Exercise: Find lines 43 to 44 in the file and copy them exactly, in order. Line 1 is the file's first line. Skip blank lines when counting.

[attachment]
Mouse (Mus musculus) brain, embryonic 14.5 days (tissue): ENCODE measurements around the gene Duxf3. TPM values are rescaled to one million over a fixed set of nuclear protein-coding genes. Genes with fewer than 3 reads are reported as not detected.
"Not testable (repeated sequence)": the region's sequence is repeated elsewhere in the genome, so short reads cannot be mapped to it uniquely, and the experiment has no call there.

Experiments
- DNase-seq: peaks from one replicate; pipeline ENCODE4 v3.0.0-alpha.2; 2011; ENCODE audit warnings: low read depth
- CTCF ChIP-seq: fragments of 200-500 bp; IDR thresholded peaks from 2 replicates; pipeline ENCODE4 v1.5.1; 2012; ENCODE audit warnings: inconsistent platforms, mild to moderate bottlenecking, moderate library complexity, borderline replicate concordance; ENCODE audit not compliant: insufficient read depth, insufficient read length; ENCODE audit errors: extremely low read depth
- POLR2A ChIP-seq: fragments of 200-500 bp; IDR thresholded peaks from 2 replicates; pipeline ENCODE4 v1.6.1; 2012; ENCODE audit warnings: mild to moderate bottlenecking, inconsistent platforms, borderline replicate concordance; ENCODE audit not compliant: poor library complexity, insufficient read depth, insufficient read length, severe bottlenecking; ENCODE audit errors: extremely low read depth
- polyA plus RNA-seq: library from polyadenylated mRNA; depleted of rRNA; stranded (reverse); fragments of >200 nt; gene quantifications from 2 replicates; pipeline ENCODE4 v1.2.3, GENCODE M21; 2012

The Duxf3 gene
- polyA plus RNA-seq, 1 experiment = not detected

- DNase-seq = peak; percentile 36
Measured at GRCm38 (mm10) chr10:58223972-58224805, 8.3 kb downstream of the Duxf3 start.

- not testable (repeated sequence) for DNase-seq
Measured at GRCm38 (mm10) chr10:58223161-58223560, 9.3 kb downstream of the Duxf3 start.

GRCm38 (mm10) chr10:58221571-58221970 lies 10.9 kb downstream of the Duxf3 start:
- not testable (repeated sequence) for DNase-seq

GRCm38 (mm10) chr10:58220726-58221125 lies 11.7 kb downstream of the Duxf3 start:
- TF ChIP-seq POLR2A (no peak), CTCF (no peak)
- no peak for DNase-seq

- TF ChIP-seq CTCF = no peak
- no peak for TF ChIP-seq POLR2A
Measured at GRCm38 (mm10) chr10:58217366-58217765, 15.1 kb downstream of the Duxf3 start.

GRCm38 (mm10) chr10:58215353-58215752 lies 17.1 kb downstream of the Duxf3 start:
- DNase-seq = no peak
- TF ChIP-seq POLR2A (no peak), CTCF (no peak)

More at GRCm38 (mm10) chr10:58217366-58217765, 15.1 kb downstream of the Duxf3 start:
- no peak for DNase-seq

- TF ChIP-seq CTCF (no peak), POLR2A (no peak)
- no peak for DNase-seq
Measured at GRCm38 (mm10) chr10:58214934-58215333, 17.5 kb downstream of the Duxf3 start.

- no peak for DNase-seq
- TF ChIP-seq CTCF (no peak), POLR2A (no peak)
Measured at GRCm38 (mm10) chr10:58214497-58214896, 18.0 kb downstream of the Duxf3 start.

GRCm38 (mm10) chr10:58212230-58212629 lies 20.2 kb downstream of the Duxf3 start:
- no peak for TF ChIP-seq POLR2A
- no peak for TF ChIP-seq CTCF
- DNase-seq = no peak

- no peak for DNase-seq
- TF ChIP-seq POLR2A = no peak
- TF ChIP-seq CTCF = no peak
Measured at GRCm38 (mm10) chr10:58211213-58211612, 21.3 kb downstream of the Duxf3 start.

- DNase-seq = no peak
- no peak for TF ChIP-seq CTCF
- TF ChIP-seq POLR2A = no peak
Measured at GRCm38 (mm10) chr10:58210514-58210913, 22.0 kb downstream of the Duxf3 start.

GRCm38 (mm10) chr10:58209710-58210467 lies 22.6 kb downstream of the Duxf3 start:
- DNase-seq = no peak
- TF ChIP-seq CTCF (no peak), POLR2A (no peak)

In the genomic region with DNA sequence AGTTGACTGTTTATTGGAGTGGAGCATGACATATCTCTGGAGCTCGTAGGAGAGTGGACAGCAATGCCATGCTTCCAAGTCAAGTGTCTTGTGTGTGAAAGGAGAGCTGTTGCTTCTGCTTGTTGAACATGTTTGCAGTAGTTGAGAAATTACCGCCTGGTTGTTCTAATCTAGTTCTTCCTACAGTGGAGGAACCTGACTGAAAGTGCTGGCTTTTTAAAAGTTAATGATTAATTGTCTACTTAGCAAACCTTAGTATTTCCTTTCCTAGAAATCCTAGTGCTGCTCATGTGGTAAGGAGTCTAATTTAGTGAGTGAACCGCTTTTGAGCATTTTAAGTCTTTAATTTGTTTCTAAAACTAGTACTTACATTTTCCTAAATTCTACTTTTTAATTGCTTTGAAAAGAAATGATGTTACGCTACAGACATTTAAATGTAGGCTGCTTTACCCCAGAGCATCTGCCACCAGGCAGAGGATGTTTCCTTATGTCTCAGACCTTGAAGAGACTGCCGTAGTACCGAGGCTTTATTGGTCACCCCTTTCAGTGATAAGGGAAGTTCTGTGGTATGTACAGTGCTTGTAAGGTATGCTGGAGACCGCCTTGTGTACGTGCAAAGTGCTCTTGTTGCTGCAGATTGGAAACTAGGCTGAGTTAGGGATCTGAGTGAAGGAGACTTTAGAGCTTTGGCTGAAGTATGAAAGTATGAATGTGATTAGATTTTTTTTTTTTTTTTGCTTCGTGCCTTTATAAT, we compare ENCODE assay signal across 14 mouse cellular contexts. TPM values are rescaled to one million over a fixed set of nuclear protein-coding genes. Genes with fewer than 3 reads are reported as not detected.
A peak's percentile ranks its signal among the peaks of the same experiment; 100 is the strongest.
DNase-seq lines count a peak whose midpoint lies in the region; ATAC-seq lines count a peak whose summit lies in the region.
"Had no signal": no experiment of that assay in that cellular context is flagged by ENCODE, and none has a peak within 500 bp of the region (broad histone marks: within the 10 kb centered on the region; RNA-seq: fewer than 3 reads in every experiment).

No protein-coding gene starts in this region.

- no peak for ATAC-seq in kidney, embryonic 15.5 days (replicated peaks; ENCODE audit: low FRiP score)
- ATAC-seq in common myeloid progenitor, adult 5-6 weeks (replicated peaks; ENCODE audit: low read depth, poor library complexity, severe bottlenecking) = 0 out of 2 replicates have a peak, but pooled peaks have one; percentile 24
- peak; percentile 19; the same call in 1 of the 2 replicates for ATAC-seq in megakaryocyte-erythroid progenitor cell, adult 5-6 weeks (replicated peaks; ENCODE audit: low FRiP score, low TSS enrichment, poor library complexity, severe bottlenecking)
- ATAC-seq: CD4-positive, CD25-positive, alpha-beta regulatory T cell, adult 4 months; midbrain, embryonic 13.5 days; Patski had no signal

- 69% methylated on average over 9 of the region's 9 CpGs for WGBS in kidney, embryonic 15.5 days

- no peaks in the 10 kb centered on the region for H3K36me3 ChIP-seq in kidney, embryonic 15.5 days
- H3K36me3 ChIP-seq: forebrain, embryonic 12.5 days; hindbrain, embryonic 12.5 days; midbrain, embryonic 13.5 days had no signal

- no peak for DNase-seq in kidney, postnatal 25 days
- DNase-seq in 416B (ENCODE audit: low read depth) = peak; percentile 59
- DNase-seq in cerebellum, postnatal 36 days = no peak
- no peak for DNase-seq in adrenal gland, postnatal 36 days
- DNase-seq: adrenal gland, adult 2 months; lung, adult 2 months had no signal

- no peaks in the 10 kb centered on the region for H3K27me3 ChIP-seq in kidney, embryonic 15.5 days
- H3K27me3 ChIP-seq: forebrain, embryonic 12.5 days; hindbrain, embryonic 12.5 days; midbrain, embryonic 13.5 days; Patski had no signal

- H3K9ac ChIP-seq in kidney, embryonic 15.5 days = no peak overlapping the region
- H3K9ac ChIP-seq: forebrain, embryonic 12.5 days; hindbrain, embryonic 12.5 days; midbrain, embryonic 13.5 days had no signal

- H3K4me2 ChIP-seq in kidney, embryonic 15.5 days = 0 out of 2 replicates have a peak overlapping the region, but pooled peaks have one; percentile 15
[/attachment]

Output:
- TF ChIP-seq POLR2A = no peak
Measured at GRCm38 (mm10) chr10:58210514-58210913, 22.0 kb downstream of the Duxf3 start.